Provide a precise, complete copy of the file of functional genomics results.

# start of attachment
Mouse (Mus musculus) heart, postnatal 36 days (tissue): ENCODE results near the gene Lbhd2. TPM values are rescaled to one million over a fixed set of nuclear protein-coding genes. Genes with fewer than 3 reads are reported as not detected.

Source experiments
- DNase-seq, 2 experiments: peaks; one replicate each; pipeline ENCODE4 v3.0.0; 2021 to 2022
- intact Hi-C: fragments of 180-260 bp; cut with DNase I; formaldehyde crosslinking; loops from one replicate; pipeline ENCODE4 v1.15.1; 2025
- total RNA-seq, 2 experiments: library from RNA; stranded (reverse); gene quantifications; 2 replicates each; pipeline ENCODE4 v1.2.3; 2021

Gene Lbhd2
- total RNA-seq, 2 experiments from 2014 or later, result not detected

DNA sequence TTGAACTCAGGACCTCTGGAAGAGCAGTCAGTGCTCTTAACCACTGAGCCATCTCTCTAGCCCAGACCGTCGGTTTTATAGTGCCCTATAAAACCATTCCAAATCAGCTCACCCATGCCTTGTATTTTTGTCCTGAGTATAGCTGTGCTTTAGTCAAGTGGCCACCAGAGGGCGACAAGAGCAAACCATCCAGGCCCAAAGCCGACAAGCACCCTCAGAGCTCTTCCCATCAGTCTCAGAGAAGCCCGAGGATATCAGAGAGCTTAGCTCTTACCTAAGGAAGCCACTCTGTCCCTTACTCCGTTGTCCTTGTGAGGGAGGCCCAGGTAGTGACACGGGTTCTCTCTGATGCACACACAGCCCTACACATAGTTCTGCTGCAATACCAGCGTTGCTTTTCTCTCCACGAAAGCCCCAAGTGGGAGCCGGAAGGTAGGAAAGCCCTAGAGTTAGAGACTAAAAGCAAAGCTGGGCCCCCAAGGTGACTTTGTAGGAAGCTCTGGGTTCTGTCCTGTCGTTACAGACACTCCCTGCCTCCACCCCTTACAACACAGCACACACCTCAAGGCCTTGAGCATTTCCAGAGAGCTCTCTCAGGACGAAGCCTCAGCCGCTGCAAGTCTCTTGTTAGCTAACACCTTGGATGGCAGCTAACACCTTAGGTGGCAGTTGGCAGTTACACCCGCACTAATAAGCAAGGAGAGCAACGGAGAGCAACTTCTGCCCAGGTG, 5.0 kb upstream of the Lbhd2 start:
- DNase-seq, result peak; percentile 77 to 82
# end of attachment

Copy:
Mouse (Mus musculus) heart, postnatal 36 days (tissue): ENCODE results near the gene Lbhd2. TPM values are rescaled to one million over a fixed set of nuclear protein-coding genes. Genes with fewer than 3 reads are reported as not detected.

Source experiments
- DNase-seq, 2 experiments: peaks; one replicate each; pipeline ENCODE4 v3.0.0; 2021 to 2022
- intact Hi-C: fragments of 180-260 bp; cut with DNase I; formaldehyde crosslinking; loops from one replicate; pipeline ENCODE4 v1.15.1; 2025
- total RNA-seq, 2 experiments: library from RNA; stranded (reverse); gene quantifications; 2 replicates each; pipeline ENCODE4 v1.2.3; 2021

Gene Lbhd2
- total RNA-seq, 2 experiments from 2014 or later, result not detected

DNA sequence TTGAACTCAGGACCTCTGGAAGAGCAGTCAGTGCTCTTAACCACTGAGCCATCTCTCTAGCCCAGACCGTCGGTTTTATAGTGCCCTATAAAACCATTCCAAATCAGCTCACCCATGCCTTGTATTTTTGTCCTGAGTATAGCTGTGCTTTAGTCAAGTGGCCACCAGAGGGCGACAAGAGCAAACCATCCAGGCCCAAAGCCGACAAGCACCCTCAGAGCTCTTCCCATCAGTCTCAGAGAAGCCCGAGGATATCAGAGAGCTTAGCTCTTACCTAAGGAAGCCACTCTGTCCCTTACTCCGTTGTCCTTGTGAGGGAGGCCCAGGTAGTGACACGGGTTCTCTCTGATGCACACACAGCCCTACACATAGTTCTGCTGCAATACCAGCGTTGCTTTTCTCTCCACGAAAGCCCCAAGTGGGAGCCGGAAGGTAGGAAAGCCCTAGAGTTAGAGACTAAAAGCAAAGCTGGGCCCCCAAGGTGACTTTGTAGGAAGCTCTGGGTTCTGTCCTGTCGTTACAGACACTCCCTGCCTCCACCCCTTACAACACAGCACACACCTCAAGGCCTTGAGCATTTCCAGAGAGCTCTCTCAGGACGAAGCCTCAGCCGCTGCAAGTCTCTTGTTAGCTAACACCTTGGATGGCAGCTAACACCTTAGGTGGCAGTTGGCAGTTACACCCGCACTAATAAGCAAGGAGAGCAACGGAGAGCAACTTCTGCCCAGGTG, 5.0 kb upstream of the Lbhd2 start:
- DNase-seq, result peak; percentile 77 to 82